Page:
Until the end, the Commune allowed the executives of the Bank of France to have their own, heavily armed militia. The Marquis de Plœuc had several hundred persons under his command who had at their disposal inside the Bank an arsenal made up of hundreds of rifles and ammunition to withstand a siege. Had the Commune actually wished to do so it could have disarmed this militia without firing a shot. But Beslay was totally opposed to the idea.
Maxime du Camp also writes that the Bank’s governor, Rouland, had sent the following message to the bank’s employees:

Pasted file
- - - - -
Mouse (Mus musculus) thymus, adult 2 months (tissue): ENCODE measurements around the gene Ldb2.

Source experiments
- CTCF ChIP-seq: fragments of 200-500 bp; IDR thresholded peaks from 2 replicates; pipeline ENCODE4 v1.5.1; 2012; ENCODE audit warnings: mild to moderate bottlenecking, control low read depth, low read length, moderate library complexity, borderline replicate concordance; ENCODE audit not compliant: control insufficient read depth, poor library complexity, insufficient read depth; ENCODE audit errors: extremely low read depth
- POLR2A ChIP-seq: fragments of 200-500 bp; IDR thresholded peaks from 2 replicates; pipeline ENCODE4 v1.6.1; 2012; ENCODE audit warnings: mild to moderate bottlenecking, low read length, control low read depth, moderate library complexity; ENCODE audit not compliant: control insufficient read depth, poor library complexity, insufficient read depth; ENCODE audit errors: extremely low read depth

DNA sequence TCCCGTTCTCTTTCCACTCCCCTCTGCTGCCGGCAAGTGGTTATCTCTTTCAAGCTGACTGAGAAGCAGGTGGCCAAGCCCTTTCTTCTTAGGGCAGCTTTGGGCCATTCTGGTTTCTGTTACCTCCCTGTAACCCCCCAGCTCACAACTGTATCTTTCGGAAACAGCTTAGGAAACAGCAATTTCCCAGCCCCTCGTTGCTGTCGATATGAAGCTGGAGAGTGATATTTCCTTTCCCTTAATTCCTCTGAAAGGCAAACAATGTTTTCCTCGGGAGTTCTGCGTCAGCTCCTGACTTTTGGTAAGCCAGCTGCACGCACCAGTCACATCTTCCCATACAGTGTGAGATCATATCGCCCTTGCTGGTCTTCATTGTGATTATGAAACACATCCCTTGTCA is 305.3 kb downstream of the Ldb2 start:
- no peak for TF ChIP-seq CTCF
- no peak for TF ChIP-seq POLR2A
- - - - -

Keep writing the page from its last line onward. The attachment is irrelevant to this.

Please give precise instructions for banknotes to be made available to the Germans, and also some cash for paying their troops.(26)
Du Camp explains that the Marquis de Plœuc told Jourde, the second delegate of the Commune to the Bank, a boldfaced lie. Du Camp reconstitutes a dialogue between them based on first-hand reports:
You think us rich,’ said M. de Plœuc, ‘but we are not; you know very well that when the German troops were marching on Paris, we sent all our holdings away; they have not returned. I am not fooling you; the transfers are easy to track […] and you will be convinced that the majority of our fortune is in the provinces.’–‘Well, my God! Monsieur le Marquis,’ Jourde answered, ‘I know that very well, but if you advance me the money, the Bank will be protecting itself and helping me to save it, which would be impossible without it.’